Greatness and Holiness #1004
From the writings of St. Maximilian Kolbe, Volume II
(Rycerz Niepokalanej, April 1922)
Each saint is a great man, but not every great man is at the same time a saint, even though, on many occasions, he may pay great service to humanity. Some similarity exists between them, though. Let us leave aside people who became famous on account of the goods they were able to amass, those made famous for their physical strength, or those ranked as “great” in the memory of mankind, although they compete with each other at times in unilateral schemes to attain celebrity. I want to draw attention only to the geniuses of human thought.
The genius and the saint share many a feature. They rise above the environment around them and unwittingly call the attention to themselves because they are people out of the ordinary. Both have set themselves unusually large goals and, trusting in abundant gifts of nature or grace, seek to achieve such goals by passing through thorns and all kinds of obstacles and troubles. Their journey is made harsh not only by envious people but at times even by friends, perhaps acting in very good faith. And if they manage to reach the desired summit, or effectively get closer to it, they both find emulators, who, with gazes fixed upon them and various degrees of success, strive to follow them along their new way. And the memory of a saint, as well as that of a genius, is handed down from one generation to another. History even presents us with people who were both saints and geniuses, such as St. Paul, St. Augustine, St. Thomas, St. Gregory the Great, and many others.
However, there is a marked difference between a saint and a genius who does not aspire to holiness. The dream of the latter is glory. To achieve glory, and approval of men, he sharpens his wits, sacrifices his time, exploits his own skills, and sometimes endures very harsh sacrifices.
As he strives to achieve single-minded perfection, he often ends up with neglecting crucial issues: he destroys balance and harmony in himself, and on account of his disorder he is at times harmful to others as well. The saint, in contrast, has before his eyes solely the glory of God. He is not concerned with human judgments and stands above them. He duly subjugates the faculties of the soul and body itself, to reason, which in turn subjugates itself to the rule of God. Because of this, he tastes the peace that comes with victory.
When a storm is unleashed and the lightening of mockery, evil, and the hate-filled envy strike, when slander and scorn rage and friends move away or add their offenses to those of the enemies; then the genius buckles under the weight: he agonizes, grieves and feels miserable. The saint is above all that. He sometimes feels pain as well, but instantly finds calm in prayer and, confident in God, resumes his path in peace.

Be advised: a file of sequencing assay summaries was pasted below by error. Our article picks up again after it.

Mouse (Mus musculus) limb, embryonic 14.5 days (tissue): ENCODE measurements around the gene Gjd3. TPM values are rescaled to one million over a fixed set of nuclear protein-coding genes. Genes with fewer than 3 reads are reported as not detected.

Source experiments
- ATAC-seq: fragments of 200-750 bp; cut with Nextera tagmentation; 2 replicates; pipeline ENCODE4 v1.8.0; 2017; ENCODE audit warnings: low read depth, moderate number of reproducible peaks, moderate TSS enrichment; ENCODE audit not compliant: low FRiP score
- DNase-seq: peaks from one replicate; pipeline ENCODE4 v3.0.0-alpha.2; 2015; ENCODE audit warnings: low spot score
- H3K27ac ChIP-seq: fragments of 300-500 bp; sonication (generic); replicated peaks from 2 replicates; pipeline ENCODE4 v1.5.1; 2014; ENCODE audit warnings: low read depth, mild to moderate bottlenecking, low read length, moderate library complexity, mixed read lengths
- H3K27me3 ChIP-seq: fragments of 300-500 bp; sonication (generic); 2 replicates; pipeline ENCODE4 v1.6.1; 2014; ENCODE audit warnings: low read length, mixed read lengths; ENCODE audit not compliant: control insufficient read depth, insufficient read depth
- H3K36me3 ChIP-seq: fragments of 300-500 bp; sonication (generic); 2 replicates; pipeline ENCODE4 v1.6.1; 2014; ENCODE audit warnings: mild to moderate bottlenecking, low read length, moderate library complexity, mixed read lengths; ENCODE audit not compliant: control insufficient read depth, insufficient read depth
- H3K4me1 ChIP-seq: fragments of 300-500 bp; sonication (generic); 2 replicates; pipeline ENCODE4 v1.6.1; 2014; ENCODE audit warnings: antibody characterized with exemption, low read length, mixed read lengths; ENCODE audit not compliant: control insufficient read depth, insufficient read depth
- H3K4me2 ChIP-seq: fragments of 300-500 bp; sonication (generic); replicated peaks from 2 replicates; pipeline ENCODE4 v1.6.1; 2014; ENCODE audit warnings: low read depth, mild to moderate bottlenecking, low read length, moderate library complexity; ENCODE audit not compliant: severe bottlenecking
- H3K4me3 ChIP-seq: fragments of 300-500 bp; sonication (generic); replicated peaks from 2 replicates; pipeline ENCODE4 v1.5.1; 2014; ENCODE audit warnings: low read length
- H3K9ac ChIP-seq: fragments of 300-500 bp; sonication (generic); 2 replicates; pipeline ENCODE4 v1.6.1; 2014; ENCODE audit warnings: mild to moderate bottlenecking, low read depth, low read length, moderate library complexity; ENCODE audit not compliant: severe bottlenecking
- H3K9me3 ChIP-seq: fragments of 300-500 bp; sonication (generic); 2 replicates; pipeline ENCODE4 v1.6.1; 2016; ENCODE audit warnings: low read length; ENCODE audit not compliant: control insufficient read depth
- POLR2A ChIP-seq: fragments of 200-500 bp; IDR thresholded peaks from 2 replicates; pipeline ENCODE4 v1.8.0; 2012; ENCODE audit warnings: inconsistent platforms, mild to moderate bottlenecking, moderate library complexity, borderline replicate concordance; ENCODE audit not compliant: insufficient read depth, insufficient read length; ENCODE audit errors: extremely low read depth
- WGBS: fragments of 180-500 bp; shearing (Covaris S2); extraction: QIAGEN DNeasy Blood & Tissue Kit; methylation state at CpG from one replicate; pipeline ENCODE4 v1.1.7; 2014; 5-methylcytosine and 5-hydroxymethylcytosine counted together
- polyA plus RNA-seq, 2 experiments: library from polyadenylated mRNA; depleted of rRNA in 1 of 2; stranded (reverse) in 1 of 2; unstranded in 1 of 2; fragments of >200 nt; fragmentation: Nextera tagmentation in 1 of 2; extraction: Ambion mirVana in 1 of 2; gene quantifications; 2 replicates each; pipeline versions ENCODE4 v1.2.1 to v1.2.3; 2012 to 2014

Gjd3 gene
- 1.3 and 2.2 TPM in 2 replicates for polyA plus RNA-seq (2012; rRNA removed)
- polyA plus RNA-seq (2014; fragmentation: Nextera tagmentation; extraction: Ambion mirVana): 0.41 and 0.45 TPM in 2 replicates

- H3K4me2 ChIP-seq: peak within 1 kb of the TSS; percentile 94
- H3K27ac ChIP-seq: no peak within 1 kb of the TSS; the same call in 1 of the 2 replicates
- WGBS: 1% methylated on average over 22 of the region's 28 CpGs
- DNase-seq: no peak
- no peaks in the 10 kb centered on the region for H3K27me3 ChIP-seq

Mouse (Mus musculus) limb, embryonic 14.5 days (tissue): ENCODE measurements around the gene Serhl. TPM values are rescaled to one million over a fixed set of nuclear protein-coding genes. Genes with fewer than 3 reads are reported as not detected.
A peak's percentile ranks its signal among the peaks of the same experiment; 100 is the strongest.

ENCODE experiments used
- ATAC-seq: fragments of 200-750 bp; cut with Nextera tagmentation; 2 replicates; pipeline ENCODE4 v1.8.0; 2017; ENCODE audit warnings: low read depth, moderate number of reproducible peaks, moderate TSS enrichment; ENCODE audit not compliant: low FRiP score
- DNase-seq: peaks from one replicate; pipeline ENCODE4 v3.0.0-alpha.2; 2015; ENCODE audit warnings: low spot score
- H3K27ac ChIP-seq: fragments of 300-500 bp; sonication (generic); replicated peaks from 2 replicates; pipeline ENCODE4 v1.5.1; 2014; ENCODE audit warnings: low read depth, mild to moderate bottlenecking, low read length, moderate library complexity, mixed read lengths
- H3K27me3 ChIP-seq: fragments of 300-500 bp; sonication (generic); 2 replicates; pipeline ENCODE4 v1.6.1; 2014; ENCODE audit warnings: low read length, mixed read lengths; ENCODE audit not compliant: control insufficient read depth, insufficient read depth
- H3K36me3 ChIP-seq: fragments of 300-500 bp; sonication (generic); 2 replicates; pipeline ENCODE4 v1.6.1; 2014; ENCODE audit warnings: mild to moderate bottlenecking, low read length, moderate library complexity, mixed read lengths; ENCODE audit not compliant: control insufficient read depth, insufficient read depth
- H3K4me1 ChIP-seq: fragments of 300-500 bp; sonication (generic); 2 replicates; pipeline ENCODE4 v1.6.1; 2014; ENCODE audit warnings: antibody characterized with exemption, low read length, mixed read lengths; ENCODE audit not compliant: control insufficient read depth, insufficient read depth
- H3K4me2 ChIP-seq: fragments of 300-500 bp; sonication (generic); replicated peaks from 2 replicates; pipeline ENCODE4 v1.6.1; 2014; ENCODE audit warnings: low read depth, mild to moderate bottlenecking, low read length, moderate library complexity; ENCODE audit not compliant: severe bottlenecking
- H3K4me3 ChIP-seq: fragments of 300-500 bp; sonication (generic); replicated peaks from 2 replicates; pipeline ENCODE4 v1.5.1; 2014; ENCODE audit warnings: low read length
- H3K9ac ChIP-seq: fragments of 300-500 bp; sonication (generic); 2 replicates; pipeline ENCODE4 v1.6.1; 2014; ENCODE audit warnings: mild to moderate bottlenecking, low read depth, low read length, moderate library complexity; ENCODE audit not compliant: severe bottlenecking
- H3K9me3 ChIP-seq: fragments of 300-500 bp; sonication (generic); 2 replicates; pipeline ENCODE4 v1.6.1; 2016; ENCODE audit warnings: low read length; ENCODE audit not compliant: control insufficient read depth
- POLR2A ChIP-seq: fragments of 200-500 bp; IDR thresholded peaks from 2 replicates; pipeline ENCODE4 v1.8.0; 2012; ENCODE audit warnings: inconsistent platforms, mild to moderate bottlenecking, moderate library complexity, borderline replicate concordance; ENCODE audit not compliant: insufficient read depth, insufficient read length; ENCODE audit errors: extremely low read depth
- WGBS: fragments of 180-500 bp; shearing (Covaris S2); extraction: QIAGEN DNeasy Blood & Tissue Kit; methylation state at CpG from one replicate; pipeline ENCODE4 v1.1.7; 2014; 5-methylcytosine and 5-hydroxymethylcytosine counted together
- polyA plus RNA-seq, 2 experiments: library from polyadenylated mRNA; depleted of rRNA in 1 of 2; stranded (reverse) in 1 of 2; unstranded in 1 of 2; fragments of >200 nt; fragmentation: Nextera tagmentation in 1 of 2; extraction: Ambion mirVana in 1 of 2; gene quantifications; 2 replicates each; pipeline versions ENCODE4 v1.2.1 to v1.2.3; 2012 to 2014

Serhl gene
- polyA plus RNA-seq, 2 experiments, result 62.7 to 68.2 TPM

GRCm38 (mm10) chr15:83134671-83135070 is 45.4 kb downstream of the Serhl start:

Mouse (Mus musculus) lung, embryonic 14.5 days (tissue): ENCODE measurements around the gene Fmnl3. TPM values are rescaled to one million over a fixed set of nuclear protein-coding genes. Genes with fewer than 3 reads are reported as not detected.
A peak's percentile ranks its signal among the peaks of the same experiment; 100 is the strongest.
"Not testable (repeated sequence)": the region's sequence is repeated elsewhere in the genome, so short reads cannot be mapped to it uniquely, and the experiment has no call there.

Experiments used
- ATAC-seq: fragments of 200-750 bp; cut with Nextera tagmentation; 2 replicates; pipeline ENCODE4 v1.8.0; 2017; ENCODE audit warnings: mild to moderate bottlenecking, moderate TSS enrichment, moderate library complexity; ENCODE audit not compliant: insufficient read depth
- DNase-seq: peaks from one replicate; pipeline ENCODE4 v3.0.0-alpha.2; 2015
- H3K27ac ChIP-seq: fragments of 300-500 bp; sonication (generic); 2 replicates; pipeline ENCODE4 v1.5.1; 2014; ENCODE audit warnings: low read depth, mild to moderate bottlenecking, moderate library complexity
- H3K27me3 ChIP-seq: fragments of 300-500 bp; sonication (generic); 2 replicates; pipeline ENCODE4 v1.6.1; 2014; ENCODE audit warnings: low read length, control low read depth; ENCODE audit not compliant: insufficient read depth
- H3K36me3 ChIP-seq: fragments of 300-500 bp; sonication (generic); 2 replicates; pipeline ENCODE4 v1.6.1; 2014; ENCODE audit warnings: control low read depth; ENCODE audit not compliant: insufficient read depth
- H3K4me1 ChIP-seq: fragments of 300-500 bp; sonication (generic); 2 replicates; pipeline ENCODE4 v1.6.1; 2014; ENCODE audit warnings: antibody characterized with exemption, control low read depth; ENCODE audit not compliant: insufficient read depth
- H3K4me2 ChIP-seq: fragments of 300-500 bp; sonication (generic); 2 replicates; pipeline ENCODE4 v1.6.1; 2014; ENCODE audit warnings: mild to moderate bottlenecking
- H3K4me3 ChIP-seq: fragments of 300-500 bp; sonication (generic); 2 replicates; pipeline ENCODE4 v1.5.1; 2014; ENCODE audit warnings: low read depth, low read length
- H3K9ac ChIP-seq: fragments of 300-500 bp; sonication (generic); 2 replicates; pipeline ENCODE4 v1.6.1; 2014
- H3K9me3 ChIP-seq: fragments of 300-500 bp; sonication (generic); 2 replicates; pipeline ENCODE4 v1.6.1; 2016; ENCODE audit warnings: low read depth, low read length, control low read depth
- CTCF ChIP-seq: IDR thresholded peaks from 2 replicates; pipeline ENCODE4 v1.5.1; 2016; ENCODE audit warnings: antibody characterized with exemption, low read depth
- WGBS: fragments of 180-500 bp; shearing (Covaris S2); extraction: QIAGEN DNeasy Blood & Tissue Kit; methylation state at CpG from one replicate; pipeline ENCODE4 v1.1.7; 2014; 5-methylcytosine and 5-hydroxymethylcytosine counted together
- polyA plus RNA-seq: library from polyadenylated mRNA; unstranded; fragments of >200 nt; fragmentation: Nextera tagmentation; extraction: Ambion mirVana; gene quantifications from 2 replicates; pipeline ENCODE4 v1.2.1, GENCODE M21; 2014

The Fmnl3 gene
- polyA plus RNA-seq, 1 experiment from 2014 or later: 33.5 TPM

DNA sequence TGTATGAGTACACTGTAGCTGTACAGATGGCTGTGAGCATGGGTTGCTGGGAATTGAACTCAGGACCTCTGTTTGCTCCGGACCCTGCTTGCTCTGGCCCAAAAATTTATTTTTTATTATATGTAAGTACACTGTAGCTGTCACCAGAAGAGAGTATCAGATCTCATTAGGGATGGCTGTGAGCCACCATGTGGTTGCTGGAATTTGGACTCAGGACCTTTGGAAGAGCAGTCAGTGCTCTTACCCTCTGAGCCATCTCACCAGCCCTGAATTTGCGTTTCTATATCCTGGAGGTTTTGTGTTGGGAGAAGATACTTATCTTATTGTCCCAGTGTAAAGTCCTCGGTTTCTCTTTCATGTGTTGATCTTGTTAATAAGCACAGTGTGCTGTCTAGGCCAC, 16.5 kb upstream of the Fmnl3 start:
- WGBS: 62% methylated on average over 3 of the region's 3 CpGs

More serious illness befalls, old age looms. The genius often ceases to be a genius, his intellectual faculties grow weak; the saint, however, always advances, heedless of health or age. In fact, diseases and afflictions become for him a stairway toward greater perfection; in their fire, he purges himself, like gold.
The legacy of a genius brings mankind benefit, but very often causes damage as well. Napoleon was a genius as a leader, but how many tears were shed because of him! How much blood he caused to be shed! And in the end, he left behind a weakened homeland. Railroads, telegraphs, printers, telephones, and so on, have in our time become disseminators not of culture but of falsehoods and moral decay. How many literary talents, who deserve to be mourned, have taken part in subverting order, in taking their readers away from the Creator! How many young souls were poisoned by books and bad magazines! …A saint always passes through life “doing well” (Mk7:37) after the example of Jesus. Wherever he goes, he brings truth and happiness. By his own example, he draws people toward uncreated Goodness.
Not every person can become a genius, but the way of holiness is open to all.
So here are the desired features and the differences between a genius and a saint. If we erase such differences in our talented fellow countrymen, we pave the way to the height of greatness in man: a genius saint.
By M.K. (Fr. Maximilian Kolbe)
Questions to Ponder
- What path did Maximilian Kolbe choose in his lifetime? That of a saint, a genius or both?
Both saints and geniuses have an effect on world history? One leaves a legacy of extraordinary human accomplishments in history, but the other tends to leave a transcendental footprint or path leading to the ultimate perfection and destiny of mankind. Which one far surpasses all human accomplishments and endeavors?